I am trying to set custom labels to my bins in TGraph. I figured out that I must use the ChangeLabel method on the axis. I also set Ndivisions so that the number of ticks correspond to the number of bins that I have. However, the ticks are not aligned with the bins.

Reproducible example:

import ROOT
import numpy as np
canvas = ROOT.TCanvas(f"test_canvas", "title", 400, 400)
canvas.SetBottomMargin(0.2)
canvas.Draw()
canvas.cd()
num_values = 5
g = ROOT.TGraph(num_values,
np.arange(num_values, dtype='float') + 1,
np.arange(num_values, dtype='float') + 1)
g.SetMarkerSize(2)
g.SetMarkerStyle(2)
xaxis = g.GetXaxis()
xaxis.SetNdivisions(-(num_values + 0))
xaxis.ChangeLabel(1, -1, -1, -1, -1, -1, " ")
labels=[f'Label {i}' for i in range(num_values)]
for i, label in enumerate(labels):
xaxis.ChangeLabel(i + 2, 90, -1, 32, -1, -1, label)
g.DrawClone('AP')

Result:

If I don’t use the Ndivisions, I get the following result instead:

For completeness, without setting the custom labels, the graph looks like this:

How can I achieve the result as shown in the first image but with the labels aligned with the bins?

Thank you for your answer. If I understand the macro you referenced correctly, I have to draw the labels myself using TLatex and draw the grid lines manually using TLine?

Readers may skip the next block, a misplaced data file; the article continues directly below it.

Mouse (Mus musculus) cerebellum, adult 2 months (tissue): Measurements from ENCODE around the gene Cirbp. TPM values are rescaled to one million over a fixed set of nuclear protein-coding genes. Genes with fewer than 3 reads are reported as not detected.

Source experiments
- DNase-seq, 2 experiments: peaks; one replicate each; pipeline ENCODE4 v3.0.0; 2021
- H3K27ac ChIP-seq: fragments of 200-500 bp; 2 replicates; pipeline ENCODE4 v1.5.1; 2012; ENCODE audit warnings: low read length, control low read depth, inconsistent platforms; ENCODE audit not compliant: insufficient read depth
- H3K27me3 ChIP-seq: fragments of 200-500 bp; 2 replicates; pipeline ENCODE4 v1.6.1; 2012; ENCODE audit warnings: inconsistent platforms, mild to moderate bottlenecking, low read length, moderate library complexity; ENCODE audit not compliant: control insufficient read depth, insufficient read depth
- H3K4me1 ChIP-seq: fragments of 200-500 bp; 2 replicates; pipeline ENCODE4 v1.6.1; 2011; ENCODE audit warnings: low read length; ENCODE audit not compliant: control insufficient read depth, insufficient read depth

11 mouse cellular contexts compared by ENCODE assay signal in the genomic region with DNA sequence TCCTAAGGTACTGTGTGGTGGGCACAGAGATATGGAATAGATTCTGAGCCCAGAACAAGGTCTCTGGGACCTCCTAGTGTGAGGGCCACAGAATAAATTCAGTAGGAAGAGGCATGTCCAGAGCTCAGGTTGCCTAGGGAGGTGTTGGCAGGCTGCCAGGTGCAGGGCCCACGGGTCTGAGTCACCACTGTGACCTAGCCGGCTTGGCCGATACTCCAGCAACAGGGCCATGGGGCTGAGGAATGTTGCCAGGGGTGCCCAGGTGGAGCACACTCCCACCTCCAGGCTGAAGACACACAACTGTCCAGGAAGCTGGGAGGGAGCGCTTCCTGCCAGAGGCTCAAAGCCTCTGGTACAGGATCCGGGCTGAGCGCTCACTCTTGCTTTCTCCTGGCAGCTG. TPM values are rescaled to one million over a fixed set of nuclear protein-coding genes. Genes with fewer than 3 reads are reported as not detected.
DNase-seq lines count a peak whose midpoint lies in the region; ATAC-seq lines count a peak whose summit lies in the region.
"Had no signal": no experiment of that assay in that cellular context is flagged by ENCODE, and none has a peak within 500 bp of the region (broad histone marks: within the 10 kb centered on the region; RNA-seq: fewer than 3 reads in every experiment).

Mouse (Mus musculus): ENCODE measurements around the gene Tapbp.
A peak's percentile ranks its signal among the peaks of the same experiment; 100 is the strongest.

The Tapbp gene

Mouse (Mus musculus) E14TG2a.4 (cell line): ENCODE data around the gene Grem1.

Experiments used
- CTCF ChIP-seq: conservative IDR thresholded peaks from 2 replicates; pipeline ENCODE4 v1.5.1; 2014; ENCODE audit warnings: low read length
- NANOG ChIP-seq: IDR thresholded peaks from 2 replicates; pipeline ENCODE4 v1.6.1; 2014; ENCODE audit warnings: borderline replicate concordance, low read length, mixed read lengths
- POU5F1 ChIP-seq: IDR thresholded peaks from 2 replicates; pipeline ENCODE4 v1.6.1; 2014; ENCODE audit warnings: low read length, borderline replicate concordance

It seems to me that a functionality for setting labels to bins of a histogram should be available out of the box. What is your take on this?

TGraphs are not binned; when they are drawn, an ‘empty’ histogram (with 100 bins in x, if I’m not mistaken) is used for the axes, etc.; therefore the bin numbers do not match the actual TGraph point numbers.

Thank you both. Using the examples you provided, I was able to do produce exactly what I wanted.
I am marking this post as the answer as it contains the full answer together with the code.

Note that I also had to use canvas.SetGrid(0) to display grid on the y-axis. The existing ticks and labels are made invisible. Then, the labels in question are drawn for each point.

import ROOT
import numpy as np
canvas = ROOT.TCanvas(f"test_canvas", "title", 400, 400)
canvas.SetBottomMargin(0.2)
canvas.Draw()
canvas.cd()
# This is important for displaying the grid lines on y-axis.
canvas.SetGrid(0)
num_values = 5
g = ROOT.TGraph(num_values,
np.arange(num_values, dtype='float') + 1,
np.arange(num_values, dtype='float') + 1)
g.SetMarkerSize(2)
g.SetMarkerStyle(2)
# Make existing x-axis labels and ticks invisible
g.GetXaxis().SetTickLength(0)
g.GetXaxis().SetLabelSize(0)
g.DrawClone('AP')
# All of the following code sets custom x-axis labels
ymin = g.GetHistogram().GetMinimum()
ymax = g.GetHistogram().GetMaximum()
dy = (ymax - ymin)
n = g.GetN()
for i in range(n):
x = g.GetPointX(i)
y = g.GetPointY(i)
# Draw label
t = ROOT.TLatex(x + 0.02 * num_values, ymin - 0.12 * dy, ROOT.Form(f"Label {i}"))
t.SetTextAngle(90)
t.SetTextSize(0.045)
t.SetTextFont(42)
t.SetTextAlign(21)
t.DrawClone()
# Draw tick
tick = ROOT.TLine(x, ymin, x, ymin + 0.03 * dy)
tick.DrawClone()
# Draw grid line for x-axis
grid = ROOT.TLine(x, ymin, x, ymax)
grid.SetLineStyle(3)
grid.DrawClone()

Note that your example is losing the power of TExec which allows a much more interactive and dynamic version of this example. With the example I sent you, you can for instance move interactively the graph’s points and the labels will automatically follow. But you can get it only if you are using C++ … you are using python …